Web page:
London Philharmonic Ceases SACD Releases – A spokesman for the London Philharmonic Orchestra has revealed that their SACD series, which we have been reviewing, will not be continued. He pointed out that manufacturing costs for SACDs are roughly double that for standard CDs and since sales of the LPO SACDs have been extremely small, there are no further plans to release on SACD. The last LPO SACD was Britten’s War Requiem; they pressed 500 of the SACDs and still have plenty in stock. We SACD fans better take some action if we don’t want this to happen with the bean-counters at more labels!
DISH Network First to Offer All-MPEG-4 – DISH Network Corporation has become the first pay-TV service to transmit all of their programming – both standard and HD – in the top-quality MPEG-4 Advanced Video Coding Standard. MPEG-4 delivers the best quality image to any TV set and is perfect for those who have or are considering an upgrade to high definition. The new service ties in with the recent DISH introduction of TurboHD – the only industry option featuring 100% HD, including 1080p where applicable and up to 150 HD channels by the end of this year. The TurboHD package is available to present DISH users for as little as $10 additional per month.
EU Threat to Extend Copyright Protection to 95 Years – The European Union wants to pass a law extending mechanical copyright of all recordings from the present 50 years to an absurdly long 95 years. If passed, North American copyright law would probably follow suit. The major record companies are pushing to preserve their copyrights on a chosen few big-selling artists with older recordings. No artist who recorded prior to 1920 is still alive, and the two major companies involved – EMI and Polygram – not only have not reissued the majority of historical recordings in all genres, but don’t even own most of them. Years ago they sold them off to private collectors. A 95-year copyright would prevent many small reissue labels from bringing to the public fascinating archival material on CD and downloads. Most of them are clearly labors of love and not for profit; one label reissuing historic British music hall reissues is pleased if they sell 50 copies of a release.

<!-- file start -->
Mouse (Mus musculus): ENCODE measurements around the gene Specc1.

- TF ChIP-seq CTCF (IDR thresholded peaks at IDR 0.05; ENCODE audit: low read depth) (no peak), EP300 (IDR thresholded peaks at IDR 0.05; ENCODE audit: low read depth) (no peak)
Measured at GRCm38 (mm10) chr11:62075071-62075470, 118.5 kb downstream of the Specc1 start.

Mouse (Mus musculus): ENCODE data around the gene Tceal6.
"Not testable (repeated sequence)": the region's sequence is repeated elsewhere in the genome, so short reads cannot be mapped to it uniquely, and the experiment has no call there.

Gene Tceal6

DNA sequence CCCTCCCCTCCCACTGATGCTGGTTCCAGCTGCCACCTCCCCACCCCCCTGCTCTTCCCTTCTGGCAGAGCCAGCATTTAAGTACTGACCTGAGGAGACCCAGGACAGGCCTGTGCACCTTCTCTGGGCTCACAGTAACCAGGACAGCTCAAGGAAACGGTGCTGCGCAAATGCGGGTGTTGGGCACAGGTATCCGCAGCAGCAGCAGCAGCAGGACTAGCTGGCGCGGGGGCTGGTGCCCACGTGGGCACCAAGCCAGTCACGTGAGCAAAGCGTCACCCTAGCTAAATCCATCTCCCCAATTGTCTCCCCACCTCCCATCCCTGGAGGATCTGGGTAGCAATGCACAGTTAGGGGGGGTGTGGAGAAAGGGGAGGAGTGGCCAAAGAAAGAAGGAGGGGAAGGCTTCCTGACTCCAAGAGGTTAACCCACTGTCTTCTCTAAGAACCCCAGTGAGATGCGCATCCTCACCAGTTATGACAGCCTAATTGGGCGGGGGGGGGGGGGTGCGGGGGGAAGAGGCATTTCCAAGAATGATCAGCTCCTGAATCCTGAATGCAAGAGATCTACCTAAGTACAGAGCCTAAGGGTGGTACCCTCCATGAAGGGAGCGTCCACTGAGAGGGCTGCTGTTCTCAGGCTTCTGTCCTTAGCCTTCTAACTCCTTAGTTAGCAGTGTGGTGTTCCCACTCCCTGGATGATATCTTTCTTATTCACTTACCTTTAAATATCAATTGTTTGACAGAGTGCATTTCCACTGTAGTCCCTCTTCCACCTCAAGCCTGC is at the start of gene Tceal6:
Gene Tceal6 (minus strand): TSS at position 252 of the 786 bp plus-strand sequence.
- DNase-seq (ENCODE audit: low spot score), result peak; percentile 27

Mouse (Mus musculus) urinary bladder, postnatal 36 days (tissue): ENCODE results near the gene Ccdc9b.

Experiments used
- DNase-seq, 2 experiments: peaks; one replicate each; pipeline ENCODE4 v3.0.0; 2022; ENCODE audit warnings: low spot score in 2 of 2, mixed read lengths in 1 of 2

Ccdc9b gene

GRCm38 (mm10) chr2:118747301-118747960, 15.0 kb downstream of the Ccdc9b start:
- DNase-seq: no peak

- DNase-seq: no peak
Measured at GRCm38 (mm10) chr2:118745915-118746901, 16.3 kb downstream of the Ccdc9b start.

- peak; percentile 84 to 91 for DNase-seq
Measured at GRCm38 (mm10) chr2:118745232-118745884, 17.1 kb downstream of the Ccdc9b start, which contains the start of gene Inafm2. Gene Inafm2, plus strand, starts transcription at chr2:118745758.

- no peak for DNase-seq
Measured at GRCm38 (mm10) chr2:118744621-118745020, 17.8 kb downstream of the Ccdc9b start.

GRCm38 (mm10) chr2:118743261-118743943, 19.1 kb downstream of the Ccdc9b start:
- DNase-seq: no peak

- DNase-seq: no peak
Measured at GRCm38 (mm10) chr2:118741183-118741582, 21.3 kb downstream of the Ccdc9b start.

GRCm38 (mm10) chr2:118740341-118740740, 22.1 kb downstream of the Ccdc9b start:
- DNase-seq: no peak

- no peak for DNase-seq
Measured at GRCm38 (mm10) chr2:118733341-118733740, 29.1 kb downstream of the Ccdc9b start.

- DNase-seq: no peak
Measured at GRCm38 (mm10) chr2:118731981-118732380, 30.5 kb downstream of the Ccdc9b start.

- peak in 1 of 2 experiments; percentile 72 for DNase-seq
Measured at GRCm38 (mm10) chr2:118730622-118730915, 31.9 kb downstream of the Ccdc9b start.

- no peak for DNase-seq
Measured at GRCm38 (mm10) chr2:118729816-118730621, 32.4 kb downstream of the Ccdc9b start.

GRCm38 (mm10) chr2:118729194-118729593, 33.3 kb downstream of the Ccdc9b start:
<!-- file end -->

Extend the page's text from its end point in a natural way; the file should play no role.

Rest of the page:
The current barrage of inexpensive jazz CD package reissues from Europe – many with the most enhanced sonics these masters have ever had – would be completely stopped, and they would have to be removed from the market. Most of the collectors of original 78s and cylinders are not young themselves and after 95 years the vintage recordings may be completely lost to posterity. The historical importance of early sound recordings of all types is not being fully appreciated. The heirs of some of the lesser-known artists are more interested in just being able to hear reissue recordings of their ancestors than receiving small royalty payments. The present 50-year retrospective copyright is quite long enough.